Grab a buddy and jump in for an underwater adventure with South Australia’s world-class marine parks and beaches. Here’s where.

Whether it’s your local coastline or something further afield, families can relax and explore the unique aquatic life of our beaches, rockpools, jetties, mangroves, and rivers.

Discover 3 snorkelling spots a short drive from the Adelaide CBD to inspire your family’s nature play adventures, thanks to Carl Charter of Experiencing Marine Sanctuaries and Nature Play SA.

1. Port Noarlunga jetty and reef

A short drive from Adelaide in the Encounter Marine Park and Port Noarlunga Sanctuary Zone, the Port Noarlunga jetty is a great spot for families to enjoy the beach and easily access a reef.

Beginners can enter from the shore under the jetty, and explore the jetty pylons and shallow southern reef.

Advanced snorkellers can investigate life under the jetty and along the reef via the stairs at the end of the jetty.

Distance from Adelaide: 30 km south.

Parking and amenities: Parking and spacious visitor facilities with change rooms, toilets, shaded picnic tables, and outside showers.

Easy access to the reef via stairs and dive platforms. Boat ramp to launch a kayak or stand-up board. Accessible car parking and ramps.

Things to discover: At the jetty stairs entry, you’ll be welcomed by large schools of sweep, silver drummer, leather jackets, and zebra fish.

As you move along the reef, search for crabs, rays, reef fish, squid – and maybe even a dolphin or seadragon!

Along the beach entry areas, look for bright orange sea stars, crabs, bream, dusky morwong, rays, and – if you’re lucky – a harmless Port Jackson shark!

Photo credit: Carl Charter

2. Hallett Cove Beach

Another spectacular destination in Adelaide’s south, Hallett Cove Beach offers countless opportunities to discover nature and our state’s unique marine life.

Explore the rocky beach and shallow rock pools in the intertidal zone – the section of the beach between the low and high tide marks – or learn what lies beneath the sea with snorkelling options for shallow and deeper water.

Distance from Adelaide: 23 km south.

Parking and amenities: Shaded picnic tables, grassy areas, playground, BBQs, toilets, and car parking. Accessible parking, ramps, toilets, and picnic area. Public transport available (trains and bus routes).

Things to discover: Spot Encounter marine life, like dolphins, eagle rays, reef fish, blue swimmer crabs, and squid breeding areas.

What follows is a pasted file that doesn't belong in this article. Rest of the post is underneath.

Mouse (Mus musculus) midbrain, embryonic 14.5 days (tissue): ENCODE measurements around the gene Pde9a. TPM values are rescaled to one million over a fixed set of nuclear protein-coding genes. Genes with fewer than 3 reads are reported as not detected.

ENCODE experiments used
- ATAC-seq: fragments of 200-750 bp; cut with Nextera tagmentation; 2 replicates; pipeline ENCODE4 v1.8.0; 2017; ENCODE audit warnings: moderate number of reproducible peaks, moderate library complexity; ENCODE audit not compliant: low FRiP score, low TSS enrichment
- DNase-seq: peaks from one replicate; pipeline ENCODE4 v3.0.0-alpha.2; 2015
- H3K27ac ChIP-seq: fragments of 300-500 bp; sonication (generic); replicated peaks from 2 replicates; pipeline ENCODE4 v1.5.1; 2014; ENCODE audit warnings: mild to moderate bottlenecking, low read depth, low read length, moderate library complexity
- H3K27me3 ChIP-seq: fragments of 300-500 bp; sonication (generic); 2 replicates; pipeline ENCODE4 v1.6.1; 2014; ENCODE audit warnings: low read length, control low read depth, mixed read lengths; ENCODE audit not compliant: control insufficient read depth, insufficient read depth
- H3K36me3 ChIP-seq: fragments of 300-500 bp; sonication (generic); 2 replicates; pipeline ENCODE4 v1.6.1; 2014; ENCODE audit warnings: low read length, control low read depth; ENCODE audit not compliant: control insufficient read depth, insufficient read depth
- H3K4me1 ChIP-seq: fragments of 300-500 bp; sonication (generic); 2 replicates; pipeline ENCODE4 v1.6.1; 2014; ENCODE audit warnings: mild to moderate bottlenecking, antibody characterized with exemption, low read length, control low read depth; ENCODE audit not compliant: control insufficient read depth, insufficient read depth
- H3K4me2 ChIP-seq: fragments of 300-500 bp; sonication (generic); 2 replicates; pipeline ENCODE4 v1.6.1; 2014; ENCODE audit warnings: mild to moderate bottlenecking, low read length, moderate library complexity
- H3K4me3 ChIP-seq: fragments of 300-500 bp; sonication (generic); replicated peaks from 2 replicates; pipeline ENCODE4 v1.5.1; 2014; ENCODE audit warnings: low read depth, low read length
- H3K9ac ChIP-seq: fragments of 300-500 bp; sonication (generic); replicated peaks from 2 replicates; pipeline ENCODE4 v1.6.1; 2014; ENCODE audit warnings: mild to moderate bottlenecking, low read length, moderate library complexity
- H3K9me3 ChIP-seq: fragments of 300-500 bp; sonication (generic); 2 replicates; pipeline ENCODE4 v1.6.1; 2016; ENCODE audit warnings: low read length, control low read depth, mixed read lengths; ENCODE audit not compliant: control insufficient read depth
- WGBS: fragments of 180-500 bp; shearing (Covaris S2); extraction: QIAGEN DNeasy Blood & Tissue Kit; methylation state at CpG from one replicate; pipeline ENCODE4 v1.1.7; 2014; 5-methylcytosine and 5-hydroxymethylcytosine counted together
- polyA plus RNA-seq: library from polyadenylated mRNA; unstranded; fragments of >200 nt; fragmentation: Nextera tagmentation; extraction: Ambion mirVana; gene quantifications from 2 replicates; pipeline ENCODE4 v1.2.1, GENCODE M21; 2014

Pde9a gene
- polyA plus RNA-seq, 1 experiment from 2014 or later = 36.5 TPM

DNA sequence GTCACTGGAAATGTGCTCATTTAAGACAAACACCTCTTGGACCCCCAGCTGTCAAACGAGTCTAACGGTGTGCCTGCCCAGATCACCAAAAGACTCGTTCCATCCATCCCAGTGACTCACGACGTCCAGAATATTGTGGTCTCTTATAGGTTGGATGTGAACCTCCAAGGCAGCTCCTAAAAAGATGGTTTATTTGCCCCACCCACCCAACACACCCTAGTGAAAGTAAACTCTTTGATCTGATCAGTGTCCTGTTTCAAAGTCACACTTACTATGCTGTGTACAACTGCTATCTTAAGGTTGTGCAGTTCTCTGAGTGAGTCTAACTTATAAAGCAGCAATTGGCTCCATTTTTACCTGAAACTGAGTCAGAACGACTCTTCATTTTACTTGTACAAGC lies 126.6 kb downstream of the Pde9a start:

Beachcomb and peer at rock pools along the shore.

Visit the adjoining Hallett Cove Conservation Park to learn about the ice age, wildlife, and cultural and geological heritage via interpretative signage.

Person snorkeling at Gawler River
Photo credit:

3. Gawler River mangroves

A short drive north of the city, the Port Gawler mangrove forest is a great spot for nature lovers to immerse themselves.

This special spot is an important nursery area and habitat for an amazing variety of fish, crabs, and plant life.

Located within the Adelaide International Bird Sanctuary National Park – Winaityinaityi Pangkara and Adelaide Dolphin Sanctuary, the mangroves are a truly magical place to snorkel and take in the scenery – above and below the water!

Distance from Adelaide: 45 km north of Adelaide.

Parking and amenities: Car parking and small pontoon.

Things to discover: Marvel at the mangroves and their upward growing roots called ‘pneumatophores,’ which help them take in oxygen.

Underwater, keep your eyes peeled for crabs, sea squirts, sea anemones, fish, prawns, and rays.

Spot resident and migratory shorebirds in the bird sanctuary and kayak in bottle-nose dolphin habitat in the dolphin sanctuary.

Can beginners go snorkelling?

Absolutely! If you’re new to snorkelling or don’t own equipment, booking with a snorkel tour company or group like Experiencing Marine Sanctuaries can help you dip your toes and feel more confident.

Alternatively, pool snorkel 101 classes teach the basics and can help build you and your family’s confidence before venturing into the ocean.

How do you prepare for snorkelling?

When planning a snorkel, check weather and sea conditions, be sun smart, pack ample water, snacks, and well-maintained snorkel gear.

Wear a wetsuit, snorkel with a buddy, and let someone know your snorkel entry/exit point and when you plan to return.

A dive flag on a float and a cutting tool are essential for safety, as is a first aid kit and charged mobile phone.

Here’s some more snorkel safety tips from Experiencing Marine Sanctuaries:

This blog was written by Carl Charter of Experiencing Marine Sanctuaries and was originally published by Nature Play SA. This blog has been reproduced with permission.

Like what you’ve read? Browse our other nature stories, subscribe to our monthly newsletter below and/or follow us on Facebook and Instagram.